Jules Odendahl-James is an theater artist/scholar based in the Triangle, North Carolina.
She holds a PhD in Performance Studies from the University of North Carolina at Chapel Hill and an MFA in Directing from the University of Texas at Austin. Her most recent production work includes Machinal by Sophie Treadwell (April 2014); Uncle Vanya (in a new version by Annie Baker, November 2013); Venus by Suzan-Lori Parks; CANE based on the Jean Toomer novel of the same name by Thomas DeFrantz and Wideman Dance; and Lear by Young Jean Lee (all April 2013).
She has been the Resident Dramaturg and a Visiting Lecturer in the Department of Theater Studies at Duke University since 2011. From 2010-2012 she was the Coordinating Director of Duke’s Performance and Embodied Research Colloquium (PERC). She is the advisor for the Me Too Monologues, serves on the Steering Committee for The Process Series, a new works in development unit at UNC-Chapel Hill’s Institute for Arts and Humanities, is a founding member of the Ladies of the Triangle Theater (on Twitter @TriThrLadies), and a Board Member of Hidden Voices.
Her scholarly work has appeared in HowlRound: A Journal of the Theater Commons; The Journal of the Fantastic in the Arts; REVIEW: A Journal of Dramaturgy; Theater Survey; Crime, Media, Culture; In Media Res, Text and Performance Quarterly, M/C: A Journal of Media and Culture, and Theater InSight.
Other contributions include entries on the social history of forensic science for The Social History of Crime and Punishment in America (SAGE, 2012), on documentary films and filmmakers for The Encyclopedia of Documentary Film (Routledge, 2006), and on arts funding and censorship for Social Issues: An Encyclopedia of Controversies, Histories, and Debates (East River, 2006).
Her current book project, Over My Dead Body: Documentary Performance and the Forensic Imagination, explores intersections among individual trauma, public memory, and social activism by tracing the shared origins, divergent visual technologies, and complimentary narrative constructs of contemporary documentary performance and forensic media. She is also concerned with evolving archival practices surrounding staged performance in the digital age.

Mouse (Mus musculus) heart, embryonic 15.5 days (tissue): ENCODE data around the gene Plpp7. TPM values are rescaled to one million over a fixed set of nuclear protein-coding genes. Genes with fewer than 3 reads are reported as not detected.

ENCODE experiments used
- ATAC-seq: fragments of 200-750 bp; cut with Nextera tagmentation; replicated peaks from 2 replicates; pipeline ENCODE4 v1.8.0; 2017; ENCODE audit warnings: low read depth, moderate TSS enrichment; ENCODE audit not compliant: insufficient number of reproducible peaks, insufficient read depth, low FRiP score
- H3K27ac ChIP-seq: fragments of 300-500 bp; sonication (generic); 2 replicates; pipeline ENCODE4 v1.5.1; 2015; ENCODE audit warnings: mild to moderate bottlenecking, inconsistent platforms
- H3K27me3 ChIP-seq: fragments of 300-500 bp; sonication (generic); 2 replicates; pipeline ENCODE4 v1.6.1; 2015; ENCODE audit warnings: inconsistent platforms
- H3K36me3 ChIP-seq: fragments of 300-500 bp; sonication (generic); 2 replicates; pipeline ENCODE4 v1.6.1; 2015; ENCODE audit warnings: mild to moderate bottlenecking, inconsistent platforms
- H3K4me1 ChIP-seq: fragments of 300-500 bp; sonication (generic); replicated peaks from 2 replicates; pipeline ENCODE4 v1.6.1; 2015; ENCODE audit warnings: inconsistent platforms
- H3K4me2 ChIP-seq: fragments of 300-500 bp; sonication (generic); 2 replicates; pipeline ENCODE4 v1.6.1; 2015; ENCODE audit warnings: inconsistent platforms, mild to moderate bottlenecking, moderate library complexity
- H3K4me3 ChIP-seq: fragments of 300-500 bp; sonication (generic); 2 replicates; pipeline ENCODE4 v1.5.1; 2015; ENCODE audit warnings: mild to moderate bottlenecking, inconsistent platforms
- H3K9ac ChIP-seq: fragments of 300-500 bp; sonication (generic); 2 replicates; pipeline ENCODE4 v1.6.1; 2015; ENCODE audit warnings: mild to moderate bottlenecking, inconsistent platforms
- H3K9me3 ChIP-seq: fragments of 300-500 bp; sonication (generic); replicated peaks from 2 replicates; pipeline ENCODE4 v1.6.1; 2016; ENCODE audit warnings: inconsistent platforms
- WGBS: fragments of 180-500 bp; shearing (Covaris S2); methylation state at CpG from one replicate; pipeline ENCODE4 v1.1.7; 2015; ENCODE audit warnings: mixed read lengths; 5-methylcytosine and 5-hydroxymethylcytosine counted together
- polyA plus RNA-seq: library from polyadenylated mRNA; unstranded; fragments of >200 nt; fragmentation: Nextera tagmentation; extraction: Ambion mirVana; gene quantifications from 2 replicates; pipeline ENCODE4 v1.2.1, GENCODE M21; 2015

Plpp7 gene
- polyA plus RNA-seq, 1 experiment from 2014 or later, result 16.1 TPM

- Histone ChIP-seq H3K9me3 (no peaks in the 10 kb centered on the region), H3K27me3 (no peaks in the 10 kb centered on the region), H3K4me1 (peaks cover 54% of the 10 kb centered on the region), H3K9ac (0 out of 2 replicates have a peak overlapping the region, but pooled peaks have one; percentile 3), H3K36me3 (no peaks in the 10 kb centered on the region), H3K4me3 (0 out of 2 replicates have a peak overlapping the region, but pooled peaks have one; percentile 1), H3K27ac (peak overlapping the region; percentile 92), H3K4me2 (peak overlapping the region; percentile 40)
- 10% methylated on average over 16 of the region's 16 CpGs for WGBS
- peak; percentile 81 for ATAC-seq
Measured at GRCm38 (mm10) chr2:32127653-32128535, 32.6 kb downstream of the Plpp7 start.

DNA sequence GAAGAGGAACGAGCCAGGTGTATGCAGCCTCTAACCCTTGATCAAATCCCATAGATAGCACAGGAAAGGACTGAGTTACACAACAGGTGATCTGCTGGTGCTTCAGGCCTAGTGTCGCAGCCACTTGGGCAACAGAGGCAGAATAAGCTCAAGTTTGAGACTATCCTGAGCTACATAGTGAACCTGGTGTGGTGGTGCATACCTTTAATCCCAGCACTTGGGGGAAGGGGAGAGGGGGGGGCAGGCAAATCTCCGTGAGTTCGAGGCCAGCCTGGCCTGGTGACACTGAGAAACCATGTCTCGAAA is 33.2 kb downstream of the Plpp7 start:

She was a founding member of Bold Maids Productions, a feminist performance company (1996 – 2003) who, in addition to producing work by women playwrights, composed a series of original scripts tackling issues of identity, sexuality, and politics through a vaudevillian approach to academic theory. Her directing work is marked by her investments in an ensemble dynamic, cross-gender casting and performance language, the work of female playwrights, and the adaptation of literature and visual texts for the stage.
As a freelance dramaturg she specializes in devised new works and documentary theater and has a particular interest in installation and online dramaturgy. In North Carolina she has worked with Playmakers Repertory Company, SLIPPAGE, Manbites Dog Theater, Little Green Pig Theatrical Concern, UNC’s Department of Dramatic Art, Company Carolina, and Duke University.
She has created and taught classes in Academic Writing, Acting, Adaptation, Dramaturgy, Group Performance, Introduction to Media Studies, Introduction to Performance Studies, Introduction to Social/Cultural Theory, Medicine, Performance and Visual Culture Performance of Literature, Performing Science, Play Analysis, Scripting & Directing, Visual Culture of Crime, and Women’s Studies.